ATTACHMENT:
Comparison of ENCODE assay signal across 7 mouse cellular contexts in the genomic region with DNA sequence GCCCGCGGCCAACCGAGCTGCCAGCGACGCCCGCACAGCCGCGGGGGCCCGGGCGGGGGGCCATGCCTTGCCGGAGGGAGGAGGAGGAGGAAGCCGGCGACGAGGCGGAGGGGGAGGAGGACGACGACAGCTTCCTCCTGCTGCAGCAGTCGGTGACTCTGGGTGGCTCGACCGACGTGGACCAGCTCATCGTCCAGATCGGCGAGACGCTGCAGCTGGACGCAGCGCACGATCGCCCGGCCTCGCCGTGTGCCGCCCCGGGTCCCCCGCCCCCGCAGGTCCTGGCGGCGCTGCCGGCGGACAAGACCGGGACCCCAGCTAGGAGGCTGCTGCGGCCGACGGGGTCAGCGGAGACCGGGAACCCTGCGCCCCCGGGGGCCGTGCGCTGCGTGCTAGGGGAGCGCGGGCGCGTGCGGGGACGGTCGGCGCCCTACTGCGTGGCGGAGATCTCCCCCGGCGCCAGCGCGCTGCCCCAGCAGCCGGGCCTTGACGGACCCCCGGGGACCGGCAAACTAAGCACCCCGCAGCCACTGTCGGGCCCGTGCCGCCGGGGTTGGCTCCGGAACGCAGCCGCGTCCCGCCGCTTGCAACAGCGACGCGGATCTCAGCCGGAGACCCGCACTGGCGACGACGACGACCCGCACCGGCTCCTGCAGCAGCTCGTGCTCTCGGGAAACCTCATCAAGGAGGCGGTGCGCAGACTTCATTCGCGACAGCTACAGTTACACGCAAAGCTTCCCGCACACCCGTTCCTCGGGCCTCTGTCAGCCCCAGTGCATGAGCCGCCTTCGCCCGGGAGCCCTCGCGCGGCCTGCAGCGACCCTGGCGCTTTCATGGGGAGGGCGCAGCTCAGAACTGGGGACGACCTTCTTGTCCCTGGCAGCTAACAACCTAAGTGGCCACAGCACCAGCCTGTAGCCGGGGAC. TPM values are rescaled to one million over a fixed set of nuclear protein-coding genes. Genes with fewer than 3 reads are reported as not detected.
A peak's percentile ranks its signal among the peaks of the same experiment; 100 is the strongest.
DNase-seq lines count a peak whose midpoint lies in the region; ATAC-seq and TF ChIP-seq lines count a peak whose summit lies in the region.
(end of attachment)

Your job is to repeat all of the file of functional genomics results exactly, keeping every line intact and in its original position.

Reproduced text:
Comparison of ENCODE assay signal across 7 mouse cellular contexts in the genomic region with DNA sequence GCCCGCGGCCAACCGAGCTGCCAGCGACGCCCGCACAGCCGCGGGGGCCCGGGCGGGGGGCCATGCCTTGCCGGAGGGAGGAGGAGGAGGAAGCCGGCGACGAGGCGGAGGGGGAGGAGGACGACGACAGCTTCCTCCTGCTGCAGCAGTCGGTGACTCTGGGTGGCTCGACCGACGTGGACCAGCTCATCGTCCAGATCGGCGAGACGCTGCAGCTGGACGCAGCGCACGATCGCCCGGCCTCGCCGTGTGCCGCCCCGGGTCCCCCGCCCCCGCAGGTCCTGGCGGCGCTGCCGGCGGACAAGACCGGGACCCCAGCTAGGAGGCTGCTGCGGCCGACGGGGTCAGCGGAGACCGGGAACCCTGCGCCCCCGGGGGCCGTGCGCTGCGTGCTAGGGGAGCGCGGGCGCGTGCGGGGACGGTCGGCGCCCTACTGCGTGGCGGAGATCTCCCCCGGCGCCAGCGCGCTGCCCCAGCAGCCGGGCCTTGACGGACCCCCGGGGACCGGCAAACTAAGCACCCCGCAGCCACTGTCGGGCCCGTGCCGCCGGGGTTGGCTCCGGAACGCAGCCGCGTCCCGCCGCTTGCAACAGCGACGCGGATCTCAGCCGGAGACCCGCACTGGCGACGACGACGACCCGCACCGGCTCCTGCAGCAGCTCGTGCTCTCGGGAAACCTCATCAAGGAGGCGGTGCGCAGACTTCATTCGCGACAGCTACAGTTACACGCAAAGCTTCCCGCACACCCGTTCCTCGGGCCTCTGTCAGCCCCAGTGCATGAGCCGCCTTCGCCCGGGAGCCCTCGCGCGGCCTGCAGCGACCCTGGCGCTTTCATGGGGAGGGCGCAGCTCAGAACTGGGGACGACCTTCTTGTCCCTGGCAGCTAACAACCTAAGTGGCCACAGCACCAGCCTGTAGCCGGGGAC. TPM values are rescaled to one million over a fixed set of nuclear protein-coding genes. Genes with fewer than 3 reads are reported as not detected.
A peak's percentile ranks its signal among the peaks of the same experiment; 100 is the strongest.
DNase-seq lines count a peak whose midpoint lies in the region; ATAC-seq and TF ChIP-seq lines count a peak whose summit lies in the region.